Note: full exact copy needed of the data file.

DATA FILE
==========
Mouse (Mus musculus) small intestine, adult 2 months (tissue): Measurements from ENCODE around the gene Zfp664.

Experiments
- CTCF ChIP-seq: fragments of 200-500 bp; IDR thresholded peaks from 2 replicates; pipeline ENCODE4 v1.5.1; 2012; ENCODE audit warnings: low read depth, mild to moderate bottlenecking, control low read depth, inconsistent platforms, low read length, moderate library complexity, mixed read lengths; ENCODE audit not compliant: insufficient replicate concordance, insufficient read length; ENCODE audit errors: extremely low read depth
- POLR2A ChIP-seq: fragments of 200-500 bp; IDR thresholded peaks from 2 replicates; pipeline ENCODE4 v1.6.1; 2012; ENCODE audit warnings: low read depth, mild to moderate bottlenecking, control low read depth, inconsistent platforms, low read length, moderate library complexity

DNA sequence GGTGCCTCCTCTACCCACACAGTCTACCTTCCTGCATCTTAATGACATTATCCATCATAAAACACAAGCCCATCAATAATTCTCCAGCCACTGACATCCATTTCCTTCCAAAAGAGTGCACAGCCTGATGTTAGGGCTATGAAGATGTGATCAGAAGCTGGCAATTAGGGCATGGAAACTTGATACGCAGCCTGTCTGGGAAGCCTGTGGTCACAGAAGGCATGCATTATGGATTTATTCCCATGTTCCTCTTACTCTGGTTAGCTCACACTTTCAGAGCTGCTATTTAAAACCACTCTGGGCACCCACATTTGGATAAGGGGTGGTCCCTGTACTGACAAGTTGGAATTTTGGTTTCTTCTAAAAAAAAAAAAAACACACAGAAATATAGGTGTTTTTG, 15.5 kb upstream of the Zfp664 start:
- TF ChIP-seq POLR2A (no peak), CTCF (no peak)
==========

Mouse (Mus musculus) small intestine, adult 2 months (tissue): Measurements from ENCODE around the gene Zfp664.

Experiments
- CTCF ChIP-seq: fragments of 200-500 bp; IDR thresholded peaks from 2 replicates; pipeline ENCODE4 v1.5.1; 2012; ENCODE audit warnings: low read depth, mild to moderate bottlenecking, control low read depth, inconsistent platforms, low read length, moderate library complexity, mixed read lengths; ENCODE audit not compliant: insufficient replicate concordance, insufficient read length; ENCODE audit errors: extremely low read depth
- POLR2A ChIP-seq: fragments of 200-500 bp; IDR thresholded peaks from 2 replicates; pipeline ENCODE4 v1.6.1; 2012; ENCODE audit warnings: low read depth, mild to moderate bottlenecking, control low read depth, inconsistent platforms, low read length, moderate library complexity

DNA sequence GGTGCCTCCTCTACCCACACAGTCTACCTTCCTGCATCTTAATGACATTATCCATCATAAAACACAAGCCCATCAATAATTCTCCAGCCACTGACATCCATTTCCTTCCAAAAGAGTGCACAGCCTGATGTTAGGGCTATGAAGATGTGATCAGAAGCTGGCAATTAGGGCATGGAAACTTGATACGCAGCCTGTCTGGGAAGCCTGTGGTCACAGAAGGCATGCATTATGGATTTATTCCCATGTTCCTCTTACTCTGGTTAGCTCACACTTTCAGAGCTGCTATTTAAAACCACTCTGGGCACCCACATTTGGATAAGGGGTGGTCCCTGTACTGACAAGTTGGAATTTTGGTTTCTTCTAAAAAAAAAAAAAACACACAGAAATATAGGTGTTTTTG, 15.5 kb upstream of the Zfp664 start:
- TF ChIP-seq POLR2A (no peak), CTCF (no peak)